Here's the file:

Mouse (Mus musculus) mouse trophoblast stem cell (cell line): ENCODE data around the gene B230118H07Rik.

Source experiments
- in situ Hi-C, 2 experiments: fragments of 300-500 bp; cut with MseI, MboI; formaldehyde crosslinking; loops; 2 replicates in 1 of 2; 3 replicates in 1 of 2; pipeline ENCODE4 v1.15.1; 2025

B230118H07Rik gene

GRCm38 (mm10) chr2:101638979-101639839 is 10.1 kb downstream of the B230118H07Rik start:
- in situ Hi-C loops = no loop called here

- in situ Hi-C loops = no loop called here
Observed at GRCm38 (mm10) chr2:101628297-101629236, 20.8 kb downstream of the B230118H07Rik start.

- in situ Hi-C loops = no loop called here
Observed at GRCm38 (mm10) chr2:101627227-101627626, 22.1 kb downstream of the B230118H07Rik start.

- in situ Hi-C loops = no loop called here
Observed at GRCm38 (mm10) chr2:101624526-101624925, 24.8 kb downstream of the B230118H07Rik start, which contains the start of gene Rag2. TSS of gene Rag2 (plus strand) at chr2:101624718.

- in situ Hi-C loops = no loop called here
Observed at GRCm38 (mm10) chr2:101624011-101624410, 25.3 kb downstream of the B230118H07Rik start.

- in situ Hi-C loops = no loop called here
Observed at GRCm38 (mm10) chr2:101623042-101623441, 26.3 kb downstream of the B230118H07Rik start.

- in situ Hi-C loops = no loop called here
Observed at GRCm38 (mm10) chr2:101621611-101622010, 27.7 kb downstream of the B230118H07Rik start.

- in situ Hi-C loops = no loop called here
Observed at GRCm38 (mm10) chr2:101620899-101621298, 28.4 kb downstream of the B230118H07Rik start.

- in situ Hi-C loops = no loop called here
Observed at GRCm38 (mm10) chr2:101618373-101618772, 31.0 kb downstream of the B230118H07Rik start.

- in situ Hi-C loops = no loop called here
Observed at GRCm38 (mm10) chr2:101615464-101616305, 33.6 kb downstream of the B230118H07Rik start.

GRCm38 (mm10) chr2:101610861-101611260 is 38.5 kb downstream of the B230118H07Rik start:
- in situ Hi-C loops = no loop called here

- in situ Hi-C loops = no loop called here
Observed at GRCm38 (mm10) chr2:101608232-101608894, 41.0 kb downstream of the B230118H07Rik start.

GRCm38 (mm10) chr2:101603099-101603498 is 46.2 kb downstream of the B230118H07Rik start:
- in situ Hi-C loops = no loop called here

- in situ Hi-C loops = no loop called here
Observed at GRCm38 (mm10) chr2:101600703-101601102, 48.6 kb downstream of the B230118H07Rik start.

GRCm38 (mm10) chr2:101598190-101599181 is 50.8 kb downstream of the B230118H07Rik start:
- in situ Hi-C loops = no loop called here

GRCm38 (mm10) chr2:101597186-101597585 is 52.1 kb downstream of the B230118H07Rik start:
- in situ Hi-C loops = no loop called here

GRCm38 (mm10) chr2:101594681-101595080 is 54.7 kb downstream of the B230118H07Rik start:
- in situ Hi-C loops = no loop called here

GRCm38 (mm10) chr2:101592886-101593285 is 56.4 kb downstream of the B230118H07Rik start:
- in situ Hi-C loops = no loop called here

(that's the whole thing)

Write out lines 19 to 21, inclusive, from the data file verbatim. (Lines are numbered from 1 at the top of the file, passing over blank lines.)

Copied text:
- in situ Hi-C loops = no loop called here
Observed at GRCm38 (mm10) chr2:101620899-101621298, 28.4 kb downstream of the B230118H07Rik start.

- in situ Hi-C loops = no loop called here